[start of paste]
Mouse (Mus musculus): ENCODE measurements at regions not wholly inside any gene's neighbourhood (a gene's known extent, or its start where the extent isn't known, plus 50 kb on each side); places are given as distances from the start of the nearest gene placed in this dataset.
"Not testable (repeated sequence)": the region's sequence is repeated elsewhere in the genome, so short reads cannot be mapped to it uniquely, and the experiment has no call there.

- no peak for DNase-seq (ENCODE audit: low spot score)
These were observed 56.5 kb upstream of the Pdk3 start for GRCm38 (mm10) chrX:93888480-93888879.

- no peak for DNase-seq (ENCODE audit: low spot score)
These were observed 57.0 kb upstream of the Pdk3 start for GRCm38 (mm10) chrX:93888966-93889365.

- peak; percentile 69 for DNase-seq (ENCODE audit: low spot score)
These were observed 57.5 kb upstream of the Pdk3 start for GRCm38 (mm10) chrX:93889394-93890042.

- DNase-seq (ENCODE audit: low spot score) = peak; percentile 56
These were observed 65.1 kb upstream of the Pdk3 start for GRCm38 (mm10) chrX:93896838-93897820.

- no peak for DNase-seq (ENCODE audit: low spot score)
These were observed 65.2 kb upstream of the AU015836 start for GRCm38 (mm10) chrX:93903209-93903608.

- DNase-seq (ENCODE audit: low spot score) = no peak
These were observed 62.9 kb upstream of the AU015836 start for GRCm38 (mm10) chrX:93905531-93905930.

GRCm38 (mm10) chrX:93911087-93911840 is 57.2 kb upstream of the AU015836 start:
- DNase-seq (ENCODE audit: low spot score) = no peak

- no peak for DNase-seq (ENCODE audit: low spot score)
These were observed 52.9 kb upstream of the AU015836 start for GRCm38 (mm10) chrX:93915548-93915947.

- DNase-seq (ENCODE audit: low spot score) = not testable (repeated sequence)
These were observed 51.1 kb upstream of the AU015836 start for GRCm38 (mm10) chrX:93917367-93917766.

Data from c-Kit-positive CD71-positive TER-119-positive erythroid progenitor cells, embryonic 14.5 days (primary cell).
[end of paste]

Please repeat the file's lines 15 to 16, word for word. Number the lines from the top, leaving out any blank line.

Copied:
GRCm38 (mm10) chrX:93911087-93911840 is 57.2 kb upstream of the AU015836 start:
- DNase-seq (ENCODE audit: low spot score) = no peak